This is how Process, the new album from Pinch Points, begins: a starkly isolated voice cries, “I get anxious” three times, before any instrument even kicks in. As introductory statements go, the band couldn’t have picked a more brutally illuminating message.
On their second album, the Melbourne punks aren’t messing around when it comes to discussing just what makes them so anxious. The myriad issues of current Australia are processed in the songs: police brutality, environmental damage, and gendered violence are dissected with a forthrightness that never veers into moralising.
This is not necessarily unique territory for a punk band – Sleaford Mods and IDLES have led the charge for overt political commentary in the genre in the U.K. recently – but how Pinch Points carve out their space in an increasingly crowded field is through the undercurrent of positivity that exudes from Process.
The aggression displayed towards the ills of society is balanced by a keenly-observed compassion for mental health, both personal and general; for a band so enmeshed in the tight-knit Melbourne music scene, their innate sense of community makes sense. In a time supremely lacking of it, witnessing a band like Pinch Points emboldening their rip-roaring punk with empathy and sincerity is a welcome thing.
Before a supporting slot with IDLES at the end of the year, Pinch Points are set to tour their new album around regional Victoria next month (see full dates here). The album launch will take place at The Corner on Saturday, April 2nd, with support provided by MOD CON, Alien Nosejob, and Our Carlson (tickets on sale now).
To celebrate the release of Process, we caught up with the four-piece to discuss the album in more depth.
Process is out now via Mistletone Records and Exploding in Sound.
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TD: When and where was the album recorded?
PP: March 2021 at Audrey Studios in Coburg. It only took a week!
I’m loath to call it a pandemic record but songs like ‘I Feel Anxious’ feel particularly influenced by it. Do you think Process would be a completely different record if it hadn’t been released after COVID-19?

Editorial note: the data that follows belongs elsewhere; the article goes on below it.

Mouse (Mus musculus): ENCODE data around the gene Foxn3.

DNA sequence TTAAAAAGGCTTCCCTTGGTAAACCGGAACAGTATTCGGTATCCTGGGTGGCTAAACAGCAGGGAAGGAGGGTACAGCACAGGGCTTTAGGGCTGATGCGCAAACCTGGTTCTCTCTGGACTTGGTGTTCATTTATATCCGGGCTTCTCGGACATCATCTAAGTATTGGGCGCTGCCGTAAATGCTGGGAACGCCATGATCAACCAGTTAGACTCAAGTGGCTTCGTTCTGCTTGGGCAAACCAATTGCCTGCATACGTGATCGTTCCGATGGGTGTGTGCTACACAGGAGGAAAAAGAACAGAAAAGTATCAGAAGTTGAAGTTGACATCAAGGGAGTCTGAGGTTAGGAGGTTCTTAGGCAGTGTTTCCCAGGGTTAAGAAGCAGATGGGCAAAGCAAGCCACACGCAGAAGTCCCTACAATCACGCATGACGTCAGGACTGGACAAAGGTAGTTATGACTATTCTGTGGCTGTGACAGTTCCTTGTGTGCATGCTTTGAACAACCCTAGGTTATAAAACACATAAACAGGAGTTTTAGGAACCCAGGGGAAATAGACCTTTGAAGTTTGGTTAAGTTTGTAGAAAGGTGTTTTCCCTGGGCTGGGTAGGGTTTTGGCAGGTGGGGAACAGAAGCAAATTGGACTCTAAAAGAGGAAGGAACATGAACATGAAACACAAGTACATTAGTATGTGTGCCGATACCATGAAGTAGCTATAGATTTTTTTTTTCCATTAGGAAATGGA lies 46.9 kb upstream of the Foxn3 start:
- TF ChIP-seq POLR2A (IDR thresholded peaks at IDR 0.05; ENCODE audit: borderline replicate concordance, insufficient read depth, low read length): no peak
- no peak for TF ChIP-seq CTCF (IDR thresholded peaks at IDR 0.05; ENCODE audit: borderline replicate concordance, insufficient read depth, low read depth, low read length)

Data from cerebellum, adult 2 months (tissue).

For the most part, the core themes of the album – mental health, social and climate issues, etc – were already laid out before the pandemic set in and will endure beyond the pandemic. But certain tracks definitely gained a further layer of meaning in a pandemic context, kind of like how these issues were exacerbated by the pandemic.
“I feel anxious when I go outside” and “I get anxious when the doorbell rings” – as someone who’s been through Melbourne’s six lockdowns, such lines really resonated. How did you all individually deal with the unending uncertainty of Melbourne during the worst of COVID? More specifically, how was it for the band itself, preparing to play gigs and record and having things repeatedly cancelled?
Individually, we had varied experiences throughout the marathon of lockdowns: some of us kept 9-to-5’s the whole way through, some went for many months with no work… The pandemic set in off the back of a great run for us as a band (playing Golden Plains, touring with Tropical F*ck Storm, in the midst of writing the album), which was hard. Our group writing process didn’t translate well to online collaboration, but we all knew we’d make it out the other side eventually. The project was a light at the end of the tunnel and something to look forward to.
The songwriting session for ‘Reasons to be Anxious’ must have been extremely easy – just scrolling Twitter should have sufficed for material.
Scrolling our own anxious brains was all we needed.
I really like ‘Am I Okay?’. It felt like a begrudging waving of the white flag: a concession that the systemic issues in society are often too much to bear. When it comes down to the root of it, do you think the personal always overrules the universal?
Each informs the other. ‘Am I Okay?’ was written from a place of angry empathy: “stop worrying! stop shouting!” – just stop, breathe, and work through what you’re feeling, because you might be valuable but you owe it to me to be there for yourself.